Small, flat, wingless, grey parasites about 2mm long with strong claw legs and which feed on human blood. There are two distinct Lice forms – the head louse and the body louse, but they are similar in appearance.
The pearly, oval eggs or “nits” stick to hairs or fibres of clothing and the nymphs moult three times before maturing, feeding as they go. The life cycle takes about 18 days. Past epidemics of typhus and trench fever transmitted by lice are now unlikely, but irritating bites can produce impetigo and similar afflictions.
Having lice does not necessarily imply that one is dirty, but the sooner treatment is sought, and the source eliminated, the better.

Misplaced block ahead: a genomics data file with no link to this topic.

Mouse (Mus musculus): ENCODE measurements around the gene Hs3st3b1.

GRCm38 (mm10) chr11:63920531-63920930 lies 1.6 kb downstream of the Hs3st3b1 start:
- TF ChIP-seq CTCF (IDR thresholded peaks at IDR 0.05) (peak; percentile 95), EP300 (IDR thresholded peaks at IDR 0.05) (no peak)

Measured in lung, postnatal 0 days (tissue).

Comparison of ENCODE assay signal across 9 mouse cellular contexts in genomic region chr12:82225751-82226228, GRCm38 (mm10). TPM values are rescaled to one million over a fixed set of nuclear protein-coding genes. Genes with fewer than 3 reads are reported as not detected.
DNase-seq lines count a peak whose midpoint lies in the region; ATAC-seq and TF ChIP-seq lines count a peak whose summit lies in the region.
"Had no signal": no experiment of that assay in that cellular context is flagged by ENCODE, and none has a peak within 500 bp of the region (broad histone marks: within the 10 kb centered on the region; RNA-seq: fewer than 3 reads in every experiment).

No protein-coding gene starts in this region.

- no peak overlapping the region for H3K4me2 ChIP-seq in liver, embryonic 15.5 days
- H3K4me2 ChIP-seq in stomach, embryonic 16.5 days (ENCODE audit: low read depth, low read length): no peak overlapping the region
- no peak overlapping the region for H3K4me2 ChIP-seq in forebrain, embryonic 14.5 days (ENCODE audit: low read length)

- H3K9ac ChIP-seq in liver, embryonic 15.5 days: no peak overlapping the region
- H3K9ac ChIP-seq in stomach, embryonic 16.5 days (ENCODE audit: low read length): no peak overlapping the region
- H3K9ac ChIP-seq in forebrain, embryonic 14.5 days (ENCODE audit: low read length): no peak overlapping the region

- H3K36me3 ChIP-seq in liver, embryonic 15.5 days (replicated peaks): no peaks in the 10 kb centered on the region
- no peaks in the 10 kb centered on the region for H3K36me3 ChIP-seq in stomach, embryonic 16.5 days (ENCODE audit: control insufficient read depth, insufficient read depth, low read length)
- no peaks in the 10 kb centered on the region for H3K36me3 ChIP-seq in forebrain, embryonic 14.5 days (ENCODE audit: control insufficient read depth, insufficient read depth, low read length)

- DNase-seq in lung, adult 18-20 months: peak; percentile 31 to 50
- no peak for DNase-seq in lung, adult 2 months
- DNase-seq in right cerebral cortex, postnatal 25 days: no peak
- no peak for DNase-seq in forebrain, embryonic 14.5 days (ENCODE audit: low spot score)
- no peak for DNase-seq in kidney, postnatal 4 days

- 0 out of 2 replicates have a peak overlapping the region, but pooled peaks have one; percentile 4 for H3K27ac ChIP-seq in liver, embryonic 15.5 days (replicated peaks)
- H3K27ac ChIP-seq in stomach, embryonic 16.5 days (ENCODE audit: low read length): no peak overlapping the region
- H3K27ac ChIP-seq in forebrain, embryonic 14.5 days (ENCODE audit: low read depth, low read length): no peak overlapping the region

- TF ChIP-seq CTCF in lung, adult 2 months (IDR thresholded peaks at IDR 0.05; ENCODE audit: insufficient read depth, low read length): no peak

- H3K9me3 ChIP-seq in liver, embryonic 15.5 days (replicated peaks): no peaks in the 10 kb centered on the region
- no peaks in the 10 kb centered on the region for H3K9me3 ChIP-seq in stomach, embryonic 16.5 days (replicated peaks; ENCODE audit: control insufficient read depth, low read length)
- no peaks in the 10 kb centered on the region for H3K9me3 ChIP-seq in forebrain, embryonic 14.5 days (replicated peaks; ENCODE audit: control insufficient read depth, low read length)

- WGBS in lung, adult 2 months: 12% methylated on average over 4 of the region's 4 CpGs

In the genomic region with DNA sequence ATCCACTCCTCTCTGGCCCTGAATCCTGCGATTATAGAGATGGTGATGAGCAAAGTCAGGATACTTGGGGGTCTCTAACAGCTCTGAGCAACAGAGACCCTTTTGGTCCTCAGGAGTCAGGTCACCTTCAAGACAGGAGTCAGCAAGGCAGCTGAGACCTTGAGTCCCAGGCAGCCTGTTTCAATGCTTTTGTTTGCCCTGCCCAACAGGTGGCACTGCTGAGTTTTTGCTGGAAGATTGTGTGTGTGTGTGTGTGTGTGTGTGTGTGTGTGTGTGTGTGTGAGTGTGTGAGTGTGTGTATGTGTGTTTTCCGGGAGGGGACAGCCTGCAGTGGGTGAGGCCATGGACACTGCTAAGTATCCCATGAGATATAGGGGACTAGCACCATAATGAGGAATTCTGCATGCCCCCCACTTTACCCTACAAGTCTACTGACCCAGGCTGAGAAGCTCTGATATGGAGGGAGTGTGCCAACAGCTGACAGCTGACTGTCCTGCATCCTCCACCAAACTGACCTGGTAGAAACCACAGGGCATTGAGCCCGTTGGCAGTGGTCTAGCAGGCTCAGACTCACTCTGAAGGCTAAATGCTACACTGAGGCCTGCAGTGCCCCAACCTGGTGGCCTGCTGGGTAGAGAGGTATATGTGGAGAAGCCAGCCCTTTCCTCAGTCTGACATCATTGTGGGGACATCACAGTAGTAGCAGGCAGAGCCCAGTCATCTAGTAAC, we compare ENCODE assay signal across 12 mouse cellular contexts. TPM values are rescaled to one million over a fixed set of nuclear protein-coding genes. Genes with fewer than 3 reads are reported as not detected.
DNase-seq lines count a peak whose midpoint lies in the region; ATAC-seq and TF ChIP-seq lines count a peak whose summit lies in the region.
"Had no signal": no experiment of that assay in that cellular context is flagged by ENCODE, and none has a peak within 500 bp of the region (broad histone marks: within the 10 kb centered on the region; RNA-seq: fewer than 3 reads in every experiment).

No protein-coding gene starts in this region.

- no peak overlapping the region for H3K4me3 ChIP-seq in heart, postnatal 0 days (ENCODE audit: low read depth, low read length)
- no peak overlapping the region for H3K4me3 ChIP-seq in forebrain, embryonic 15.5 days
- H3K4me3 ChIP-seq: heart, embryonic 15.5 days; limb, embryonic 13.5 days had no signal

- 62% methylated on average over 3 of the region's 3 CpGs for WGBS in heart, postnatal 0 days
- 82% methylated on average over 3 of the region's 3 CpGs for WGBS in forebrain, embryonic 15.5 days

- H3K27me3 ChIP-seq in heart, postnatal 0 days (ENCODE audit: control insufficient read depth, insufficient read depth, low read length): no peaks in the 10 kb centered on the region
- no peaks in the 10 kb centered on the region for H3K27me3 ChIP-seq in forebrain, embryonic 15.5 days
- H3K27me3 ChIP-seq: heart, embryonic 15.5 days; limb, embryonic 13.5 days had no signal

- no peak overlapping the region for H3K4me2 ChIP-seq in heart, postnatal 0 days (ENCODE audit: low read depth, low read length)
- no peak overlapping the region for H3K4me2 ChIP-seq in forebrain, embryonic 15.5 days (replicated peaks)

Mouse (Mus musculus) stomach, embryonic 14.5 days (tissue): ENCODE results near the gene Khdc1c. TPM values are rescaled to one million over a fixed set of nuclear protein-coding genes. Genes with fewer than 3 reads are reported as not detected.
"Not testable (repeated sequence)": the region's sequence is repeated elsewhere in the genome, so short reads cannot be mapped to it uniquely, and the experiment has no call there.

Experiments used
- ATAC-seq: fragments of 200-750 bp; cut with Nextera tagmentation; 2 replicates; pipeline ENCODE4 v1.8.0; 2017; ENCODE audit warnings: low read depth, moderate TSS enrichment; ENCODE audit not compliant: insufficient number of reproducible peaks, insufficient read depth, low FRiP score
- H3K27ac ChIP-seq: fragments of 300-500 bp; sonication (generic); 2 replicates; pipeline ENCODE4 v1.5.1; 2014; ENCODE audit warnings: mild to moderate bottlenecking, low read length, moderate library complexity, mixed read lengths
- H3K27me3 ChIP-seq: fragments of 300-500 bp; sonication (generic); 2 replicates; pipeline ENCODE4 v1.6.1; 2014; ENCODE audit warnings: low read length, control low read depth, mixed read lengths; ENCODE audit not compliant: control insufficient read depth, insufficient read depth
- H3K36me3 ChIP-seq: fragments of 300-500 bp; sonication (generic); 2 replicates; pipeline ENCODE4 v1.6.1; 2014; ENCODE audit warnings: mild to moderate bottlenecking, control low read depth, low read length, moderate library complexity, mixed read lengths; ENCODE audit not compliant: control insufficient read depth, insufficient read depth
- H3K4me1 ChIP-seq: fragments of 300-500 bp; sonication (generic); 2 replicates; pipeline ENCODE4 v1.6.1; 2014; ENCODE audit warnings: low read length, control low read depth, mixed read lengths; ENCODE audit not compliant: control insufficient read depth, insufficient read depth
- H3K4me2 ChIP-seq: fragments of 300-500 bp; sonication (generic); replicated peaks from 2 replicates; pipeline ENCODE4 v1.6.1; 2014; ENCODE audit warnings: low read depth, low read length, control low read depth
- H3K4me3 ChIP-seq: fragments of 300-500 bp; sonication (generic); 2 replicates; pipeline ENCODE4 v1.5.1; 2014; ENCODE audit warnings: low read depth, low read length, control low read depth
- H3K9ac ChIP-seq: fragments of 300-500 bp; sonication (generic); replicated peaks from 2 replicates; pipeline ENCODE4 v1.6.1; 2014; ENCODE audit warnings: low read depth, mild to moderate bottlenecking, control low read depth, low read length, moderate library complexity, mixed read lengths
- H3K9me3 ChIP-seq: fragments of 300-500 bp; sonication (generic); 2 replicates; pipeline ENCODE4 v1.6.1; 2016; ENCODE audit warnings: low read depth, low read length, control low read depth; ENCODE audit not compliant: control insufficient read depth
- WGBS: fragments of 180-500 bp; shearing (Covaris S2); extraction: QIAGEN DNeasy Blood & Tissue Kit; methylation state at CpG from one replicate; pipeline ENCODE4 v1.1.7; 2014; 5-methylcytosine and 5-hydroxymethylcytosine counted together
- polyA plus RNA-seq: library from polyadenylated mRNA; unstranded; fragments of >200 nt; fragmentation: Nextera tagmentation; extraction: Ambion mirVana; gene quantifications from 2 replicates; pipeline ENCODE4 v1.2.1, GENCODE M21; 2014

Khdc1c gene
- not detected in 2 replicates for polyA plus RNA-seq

Effective clinical preparations are available for head and body lice but should only by used under medical direction.
The family pet sometimes acquires dog lice especially at the base of the neck, base of the tail and behind the ears. If a dog persistently scratches these areas, take it to the vet who will prescribe a purpose-made veterinary shampoo or powder.
Bird lice may accidentally get into the house, but these soon die in the absence of their winged host.